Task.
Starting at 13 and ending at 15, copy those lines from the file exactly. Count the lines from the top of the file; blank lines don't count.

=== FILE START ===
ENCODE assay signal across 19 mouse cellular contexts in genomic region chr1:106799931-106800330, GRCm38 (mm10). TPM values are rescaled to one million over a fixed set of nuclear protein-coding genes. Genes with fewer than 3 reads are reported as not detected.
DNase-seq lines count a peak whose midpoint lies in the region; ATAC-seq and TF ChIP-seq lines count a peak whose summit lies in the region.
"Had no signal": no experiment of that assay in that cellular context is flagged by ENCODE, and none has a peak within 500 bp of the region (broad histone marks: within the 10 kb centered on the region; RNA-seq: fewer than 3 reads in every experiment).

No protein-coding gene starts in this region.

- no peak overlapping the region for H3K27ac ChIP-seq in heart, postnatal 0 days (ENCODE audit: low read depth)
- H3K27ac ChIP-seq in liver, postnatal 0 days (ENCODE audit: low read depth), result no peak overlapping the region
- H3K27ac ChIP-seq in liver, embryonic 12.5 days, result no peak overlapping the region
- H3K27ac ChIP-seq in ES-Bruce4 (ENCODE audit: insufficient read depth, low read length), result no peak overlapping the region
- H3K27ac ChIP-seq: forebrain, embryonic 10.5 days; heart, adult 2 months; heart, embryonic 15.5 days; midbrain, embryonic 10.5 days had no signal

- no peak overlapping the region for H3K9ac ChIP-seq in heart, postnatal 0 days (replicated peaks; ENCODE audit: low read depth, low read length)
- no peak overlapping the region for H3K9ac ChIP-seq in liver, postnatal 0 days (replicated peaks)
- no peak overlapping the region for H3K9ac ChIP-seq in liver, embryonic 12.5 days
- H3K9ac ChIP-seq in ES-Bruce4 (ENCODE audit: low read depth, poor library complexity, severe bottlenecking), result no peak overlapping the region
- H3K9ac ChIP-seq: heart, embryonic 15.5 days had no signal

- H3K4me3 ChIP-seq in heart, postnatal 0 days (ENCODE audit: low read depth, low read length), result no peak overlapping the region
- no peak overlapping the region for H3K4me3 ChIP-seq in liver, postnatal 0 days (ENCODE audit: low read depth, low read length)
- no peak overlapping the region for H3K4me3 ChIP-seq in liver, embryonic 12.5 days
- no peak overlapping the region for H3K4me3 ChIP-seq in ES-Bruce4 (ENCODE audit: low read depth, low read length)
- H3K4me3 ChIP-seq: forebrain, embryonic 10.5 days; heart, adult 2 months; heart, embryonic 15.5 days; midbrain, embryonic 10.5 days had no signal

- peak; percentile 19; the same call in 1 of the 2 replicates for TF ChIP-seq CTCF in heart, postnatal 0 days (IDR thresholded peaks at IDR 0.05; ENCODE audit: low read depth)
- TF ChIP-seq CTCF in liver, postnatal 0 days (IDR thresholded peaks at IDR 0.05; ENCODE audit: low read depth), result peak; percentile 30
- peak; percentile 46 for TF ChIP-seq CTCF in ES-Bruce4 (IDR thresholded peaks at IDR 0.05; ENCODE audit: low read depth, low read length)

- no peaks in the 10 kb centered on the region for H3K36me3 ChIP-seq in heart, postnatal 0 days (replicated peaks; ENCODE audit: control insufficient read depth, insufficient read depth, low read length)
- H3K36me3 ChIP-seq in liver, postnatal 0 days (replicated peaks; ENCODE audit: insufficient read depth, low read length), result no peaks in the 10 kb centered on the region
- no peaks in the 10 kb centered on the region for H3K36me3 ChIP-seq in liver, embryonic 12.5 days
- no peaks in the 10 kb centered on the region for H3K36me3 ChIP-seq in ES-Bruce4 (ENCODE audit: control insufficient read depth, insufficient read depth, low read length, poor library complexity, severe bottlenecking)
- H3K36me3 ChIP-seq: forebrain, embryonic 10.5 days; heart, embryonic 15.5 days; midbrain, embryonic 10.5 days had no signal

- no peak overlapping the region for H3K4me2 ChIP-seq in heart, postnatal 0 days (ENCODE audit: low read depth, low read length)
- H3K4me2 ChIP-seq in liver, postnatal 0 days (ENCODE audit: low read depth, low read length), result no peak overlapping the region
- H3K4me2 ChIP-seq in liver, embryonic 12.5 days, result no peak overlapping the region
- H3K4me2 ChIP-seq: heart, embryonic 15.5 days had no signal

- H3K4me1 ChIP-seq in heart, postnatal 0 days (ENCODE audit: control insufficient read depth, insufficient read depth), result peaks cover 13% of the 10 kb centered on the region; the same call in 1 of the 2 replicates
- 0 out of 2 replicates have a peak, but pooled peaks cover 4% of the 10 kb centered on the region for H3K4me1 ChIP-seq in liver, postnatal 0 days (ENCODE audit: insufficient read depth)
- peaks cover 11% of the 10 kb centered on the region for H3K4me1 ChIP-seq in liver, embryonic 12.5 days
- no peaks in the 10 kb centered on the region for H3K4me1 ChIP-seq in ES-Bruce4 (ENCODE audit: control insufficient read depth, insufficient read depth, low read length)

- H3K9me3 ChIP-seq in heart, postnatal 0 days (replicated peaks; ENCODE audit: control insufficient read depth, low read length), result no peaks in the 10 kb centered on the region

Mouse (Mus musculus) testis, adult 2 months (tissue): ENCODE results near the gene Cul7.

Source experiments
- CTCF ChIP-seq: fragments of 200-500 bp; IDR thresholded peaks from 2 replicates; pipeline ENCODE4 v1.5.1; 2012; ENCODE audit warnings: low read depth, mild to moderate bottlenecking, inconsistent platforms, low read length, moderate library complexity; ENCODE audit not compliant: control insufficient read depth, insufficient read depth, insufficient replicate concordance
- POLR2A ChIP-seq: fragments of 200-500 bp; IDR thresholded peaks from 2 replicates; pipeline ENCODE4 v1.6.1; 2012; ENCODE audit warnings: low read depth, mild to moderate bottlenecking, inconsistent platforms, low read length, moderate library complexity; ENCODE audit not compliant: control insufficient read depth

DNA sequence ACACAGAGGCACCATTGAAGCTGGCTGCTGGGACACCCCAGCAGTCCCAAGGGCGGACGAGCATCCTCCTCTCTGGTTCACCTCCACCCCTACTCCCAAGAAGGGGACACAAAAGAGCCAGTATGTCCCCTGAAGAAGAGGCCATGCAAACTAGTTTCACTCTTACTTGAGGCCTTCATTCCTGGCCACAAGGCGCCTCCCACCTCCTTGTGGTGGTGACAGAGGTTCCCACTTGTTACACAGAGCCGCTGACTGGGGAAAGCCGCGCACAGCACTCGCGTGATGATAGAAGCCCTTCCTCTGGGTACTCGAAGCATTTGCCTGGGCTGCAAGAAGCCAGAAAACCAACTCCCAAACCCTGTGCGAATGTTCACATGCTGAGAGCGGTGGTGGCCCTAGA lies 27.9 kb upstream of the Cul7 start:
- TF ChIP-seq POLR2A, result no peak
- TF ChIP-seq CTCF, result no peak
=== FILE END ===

- H3K9ac ChIP-seq in ES-Bruce4 (ENCODE audit: low read depth, poor library complexity, severe bottlenecking), result no peak overlapping the region
- H3K9ac ChIP-seq: heart, embryonic 15.5 days had no signal

- H3K4me3 ChIP-seq in heart, postnatal 0 days (ENCODE audit: low read depth, low read length), result no peak overlapping the region